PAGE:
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Class Struggle

Class Struggle


XI Congress of Historical and Social Research of CEICS – Center for Study and Research in Social Sciences
International Meeting of the Revolutionary Left
– Call for Papers –
Where are we? The Revolutionary Left and the class struggle in the world today
Buenos Aires, from September 1 to 3 of 2016

The world burns: Africa is affected by the violence product of a growing social decay that deepens from the crisis of the Arab Spring to Boko Haram.  In the extremely pauperized Asia new conflicts arise from the economic slowdown; Europe moves from recession to mass mobilizations and struggles against the capitalist adjustment. USA swings between post-Obama political apathy and the radicalization of the Republican right; Middle East is, today, a seething cauldron; Latin America undergoes the crisis of the Bonapartist regimes that formerly appeased the almost revolutionary crisis of the end of last century.
Everywhere are to be seen these multifaceted expressions of a general crisis of global political relations. However, nowhere are to be seen the formation and development of revolutionary parties, let alone international coordination. Why doesn’t the crisis beget its own gravedigger? Furthermore, how is the class struggle today? What’s the role of the revolutionary vanguard? Is it carrying out the political task of building a revolutionary party? Those are the questions that we want to pose on the eve of the anniversary of the Russian Revolution:
For this purpose, we call, in the frame of the XI Congress of Historical and Social Research, the International Meeting of the Revolutionary Left. Its aim is to foster the scientific study of reality to further advance in the construction of the strategy and development of the organizations necessary to change that reality.  As in previous editions we invite researchers and activists of all tendencies to forge the necessary unity between reason and revolution.

The conference will be organized around four themes:

1. The global crisis
a. The economy
b. The society
c. The politics

2. The political alternatives
a. The religious fundamentalism
b. The nationalist movements
c. The crisis of Latin American populism
d. The emergence of alternatives in Europe
e. The anti-systemic movements

3. The current situation of the revolutionary left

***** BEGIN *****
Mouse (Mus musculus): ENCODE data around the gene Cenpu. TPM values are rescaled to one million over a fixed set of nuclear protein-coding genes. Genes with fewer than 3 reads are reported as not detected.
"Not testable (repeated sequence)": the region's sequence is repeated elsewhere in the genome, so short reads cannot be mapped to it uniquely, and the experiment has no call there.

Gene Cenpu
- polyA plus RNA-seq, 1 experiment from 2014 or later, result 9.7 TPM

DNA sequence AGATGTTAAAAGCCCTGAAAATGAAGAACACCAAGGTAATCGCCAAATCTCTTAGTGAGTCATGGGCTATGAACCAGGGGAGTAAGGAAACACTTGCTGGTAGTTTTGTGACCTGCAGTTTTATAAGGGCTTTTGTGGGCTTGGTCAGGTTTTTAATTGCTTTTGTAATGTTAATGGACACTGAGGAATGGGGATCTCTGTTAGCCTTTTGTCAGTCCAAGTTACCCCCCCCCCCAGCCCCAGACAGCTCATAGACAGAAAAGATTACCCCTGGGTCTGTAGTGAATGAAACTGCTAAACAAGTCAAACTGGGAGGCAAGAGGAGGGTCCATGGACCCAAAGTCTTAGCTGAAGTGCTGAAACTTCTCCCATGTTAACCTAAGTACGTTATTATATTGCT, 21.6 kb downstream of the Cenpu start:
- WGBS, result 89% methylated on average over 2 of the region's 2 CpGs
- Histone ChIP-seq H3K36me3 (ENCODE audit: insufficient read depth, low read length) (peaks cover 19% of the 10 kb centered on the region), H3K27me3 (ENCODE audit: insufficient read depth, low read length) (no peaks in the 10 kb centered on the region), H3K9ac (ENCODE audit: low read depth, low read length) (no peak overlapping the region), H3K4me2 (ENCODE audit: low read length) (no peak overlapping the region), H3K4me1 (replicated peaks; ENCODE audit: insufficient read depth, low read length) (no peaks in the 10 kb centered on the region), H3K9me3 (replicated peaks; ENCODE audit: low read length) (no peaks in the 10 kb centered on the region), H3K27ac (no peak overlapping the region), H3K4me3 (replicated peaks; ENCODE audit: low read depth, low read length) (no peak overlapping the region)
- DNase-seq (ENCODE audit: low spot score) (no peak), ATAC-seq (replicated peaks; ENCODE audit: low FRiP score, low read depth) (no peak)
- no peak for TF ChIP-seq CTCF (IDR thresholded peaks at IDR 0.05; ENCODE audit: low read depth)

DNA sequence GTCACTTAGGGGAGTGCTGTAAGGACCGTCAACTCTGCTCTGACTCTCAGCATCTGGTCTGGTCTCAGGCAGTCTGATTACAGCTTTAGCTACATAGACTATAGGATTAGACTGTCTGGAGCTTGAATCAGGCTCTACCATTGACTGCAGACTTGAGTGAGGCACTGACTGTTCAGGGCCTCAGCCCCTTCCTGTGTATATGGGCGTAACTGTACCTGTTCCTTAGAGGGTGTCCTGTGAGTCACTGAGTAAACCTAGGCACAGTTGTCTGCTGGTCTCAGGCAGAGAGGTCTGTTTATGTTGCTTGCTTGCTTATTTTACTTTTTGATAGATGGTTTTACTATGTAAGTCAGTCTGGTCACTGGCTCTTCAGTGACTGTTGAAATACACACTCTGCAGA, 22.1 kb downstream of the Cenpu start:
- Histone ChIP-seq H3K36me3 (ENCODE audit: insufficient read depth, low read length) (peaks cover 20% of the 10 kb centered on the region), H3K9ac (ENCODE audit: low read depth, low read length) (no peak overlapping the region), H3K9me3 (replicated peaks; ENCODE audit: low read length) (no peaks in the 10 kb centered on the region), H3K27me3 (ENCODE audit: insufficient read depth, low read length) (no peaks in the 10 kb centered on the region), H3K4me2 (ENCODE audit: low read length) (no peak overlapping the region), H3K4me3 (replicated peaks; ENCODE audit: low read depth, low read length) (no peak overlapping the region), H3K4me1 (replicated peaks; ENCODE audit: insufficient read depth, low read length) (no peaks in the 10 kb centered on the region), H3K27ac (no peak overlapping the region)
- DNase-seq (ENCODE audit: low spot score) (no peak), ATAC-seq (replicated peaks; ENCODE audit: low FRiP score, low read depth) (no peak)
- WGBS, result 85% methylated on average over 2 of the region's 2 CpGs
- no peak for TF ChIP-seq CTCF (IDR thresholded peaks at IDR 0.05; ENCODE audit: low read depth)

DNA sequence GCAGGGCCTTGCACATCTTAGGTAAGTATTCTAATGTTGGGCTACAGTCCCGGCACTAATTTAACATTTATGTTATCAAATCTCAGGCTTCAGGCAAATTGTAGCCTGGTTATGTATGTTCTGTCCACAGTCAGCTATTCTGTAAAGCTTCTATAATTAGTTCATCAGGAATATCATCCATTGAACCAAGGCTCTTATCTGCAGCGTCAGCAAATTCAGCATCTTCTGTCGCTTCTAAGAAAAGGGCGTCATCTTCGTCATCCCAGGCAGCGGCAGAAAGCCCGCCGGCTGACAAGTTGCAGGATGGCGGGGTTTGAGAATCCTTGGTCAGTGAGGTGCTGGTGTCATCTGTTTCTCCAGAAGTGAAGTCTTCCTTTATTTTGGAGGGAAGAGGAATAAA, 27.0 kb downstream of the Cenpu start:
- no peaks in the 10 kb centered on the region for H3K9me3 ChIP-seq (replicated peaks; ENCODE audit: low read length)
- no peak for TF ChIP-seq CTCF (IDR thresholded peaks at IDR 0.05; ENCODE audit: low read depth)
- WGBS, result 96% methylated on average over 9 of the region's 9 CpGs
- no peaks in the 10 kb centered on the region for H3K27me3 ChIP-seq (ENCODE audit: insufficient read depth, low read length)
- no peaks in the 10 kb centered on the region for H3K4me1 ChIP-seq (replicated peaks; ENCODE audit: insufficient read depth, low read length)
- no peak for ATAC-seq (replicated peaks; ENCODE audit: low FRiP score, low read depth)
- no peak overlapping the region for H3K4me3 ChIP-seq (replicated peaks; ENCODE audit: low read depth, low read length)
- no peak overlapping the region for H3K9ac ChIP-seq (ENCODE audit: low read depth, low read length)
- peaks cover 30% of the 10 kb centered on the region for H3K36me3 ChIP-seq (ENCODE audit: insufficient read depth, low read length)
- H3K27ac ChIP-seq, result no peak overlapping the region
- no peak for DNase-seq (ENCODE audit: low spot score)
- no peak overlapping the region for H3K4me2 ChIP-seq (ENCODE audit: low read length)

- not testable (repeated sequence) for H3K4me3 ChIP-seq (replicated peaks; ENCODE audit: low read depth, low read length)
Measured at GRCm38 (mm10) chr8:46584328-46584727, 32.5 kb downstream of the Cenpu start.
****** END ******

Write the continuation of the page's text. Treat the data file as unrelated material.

a. What remains of Maoism and Guevarism?
b. Trotskyism today
c. The non-marxist left
d. Many strategies or no strategies?
e. Do we need a new international?

4. Marxism in the XXI century
a. Is the crisis of Marxism gone?
b. Marxism and modern science
c. Balance and prospects

Closure meeting:  Debate and discussion with revolutionary organizations

The themes are suggested as a guide for participants. However, this list is not exhaustive. Proposals are expected to be focused on these issues, either in current or historical perspective; empirical analysis and theoretical reflections are both welcome.

Timetable and format:
1. Deadline proposals for symposiums, Panel discussions and book presentations:  30th April 2016 proposals.
2. Deadline Abstracts: 30th, June 30 abstracts.
3. Deadline for presentations: 20th August.
4. Papers should not exceed 20,000 characters with spaces.

For more information please contact   <

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One Comment

  1. Racism in the West Midlands Lecturer’s Union

    The hypocrisy of West Midlands NATFHE Regional officers, some of whom became national officials, proclaiming themselves to be anti-racist while acquiescing with national and regional officials in the lecturer’s union’s racist discriminatory policy. This policy refused advice and assistance to victims of (a) racial discrimination in the union’s procedures and (b) racist and sexist harassment at Bournville College, Birmingham. Read the manoeuvrings of the Broad Left political Coalition and of the West Midlands Women’s Panel, who used union procedures, structures, influential trade union officials, and the rumour lobby, to try to intimidate an Asian woman complainant into abandoning her complaints against three officers and the union bureaucracy. This covers a McCarthyite episode, the Beider Affair and the Regional Committee’s passing of a racial discriminatory motion – all of which were aimed at the complainant and are dealt with in Chapters X to XIII inclusive.
    The national official in charge, David (now Lord) Triesman took no action on these issues and later disclosed to an Industrial Tribunal hearing that the union had a policy that refused advice and assistance to women and ethnic minorities when they brought cases of harassment and discrimination against other union members. As a result other trade union officials criticised NATFHE’s policy.
    A significant comment on the case, at the time, came from a CRE Officer on trade union policy, who said “The victims of racial discrimination are now defenceless…. Any union member guilty of racial abuse would know that the union would not help the victim.” (chapter XX)
    Read ‘The Anti-racism Myth: A Flight into the Cuckoo’s Nest’, see also Chapters II to VIII, & XIV to XVII. Download for free at

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